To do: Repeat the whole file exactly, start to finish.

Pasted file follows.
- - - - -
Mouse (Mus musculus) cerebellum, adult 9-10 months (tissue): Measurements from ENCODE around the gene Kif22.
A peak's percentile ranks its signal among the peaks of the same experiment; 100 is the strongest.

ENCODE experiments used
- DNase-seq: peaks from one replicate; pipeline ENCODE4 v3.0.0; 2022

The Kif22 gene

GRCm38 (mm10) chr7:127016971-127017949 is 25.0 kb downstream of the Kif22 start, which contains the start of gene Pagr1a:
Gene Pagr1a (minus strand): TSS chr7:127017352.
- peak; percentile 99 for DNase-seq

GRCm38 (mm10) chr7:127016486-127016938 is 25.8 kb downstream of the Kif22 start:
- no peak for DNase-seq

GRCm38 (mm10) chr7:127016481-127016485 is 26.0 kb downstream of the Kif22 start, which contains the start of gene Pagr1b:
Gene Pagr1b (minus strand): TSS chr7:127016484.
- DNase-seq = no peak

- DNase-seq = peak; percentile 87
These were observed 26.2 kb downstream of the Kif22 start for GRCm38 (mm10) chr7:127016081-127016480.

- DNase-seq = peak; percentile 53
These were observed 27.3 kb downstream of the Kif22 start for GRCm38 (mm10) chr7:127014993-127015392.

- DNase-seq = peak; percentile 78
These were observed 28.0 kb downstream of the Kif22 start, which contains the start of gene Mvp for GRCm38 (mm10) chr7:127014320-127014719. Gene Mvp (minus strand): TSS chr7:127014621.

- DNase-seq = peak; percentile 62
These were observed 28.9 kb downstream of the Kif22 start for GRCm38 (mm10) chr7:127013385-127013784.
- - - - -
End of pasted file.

Mouse (Mus musculus) cerebellum, adult 9-10 months (tissue): Measurements from ENCODE around the gene Kif22.
A peak's percentile ranks its signal among the peaks of the same experiment; 100 is the strongest.

ENCODE experiments used
- DNase-seq: peaks from one replicate; pipeline ENCODE4 v3.0.0; 2022

The Kif22 gene

GRCm38 (mm10) chr7:127016971-127017949 is 25.0 kb downstream of the Kif22 start, which contains the start of gene Pagr1a:
Gene Pagr1a (minus strand): TSS chr7:127017352.
- peak; percentile 99 for DNase-seq

GRCm38 (mm10) chr7:127016486-127016938 is 25.8 kb downstream of the Kif22 start:
- no peak for DNase-seq

GRCm38 (mm10) chr7:127016481-127016485 is 26.0 kb downstream of the Kif22 start, which contains the start of gene Pagr1b:
Gene Pagr1b (minus strand): TSS chr7:127016484.
- DNase-seq = no peak

- DNase-seq = peak; percentile 87
These were observed 26.2 kb downstream of the Kif22 start for GRCm38 (mm10) chr7:127016081-127016480.

- DNase-seq = peak; percentile 53
These were observed 27.3 kb downstream of the Kif22 start for GRCm38 (mm10) chr7:127014993-127015392.

- DNase-seq = peak; percentile 78
These were observed 28.0 kb downstream of the Kif22 start, which contains the start of gene Mvp for GRCm38 (mm10) chr7:127014320-127014719. Gene Mvp (minus strand): TSS chr7:127014621.

- DNase-seq = peak; percentile 62
These were observed 28.9 kb downstream of the Kif22 start for GRCm38 (mm10) chr7:127013385-127013784.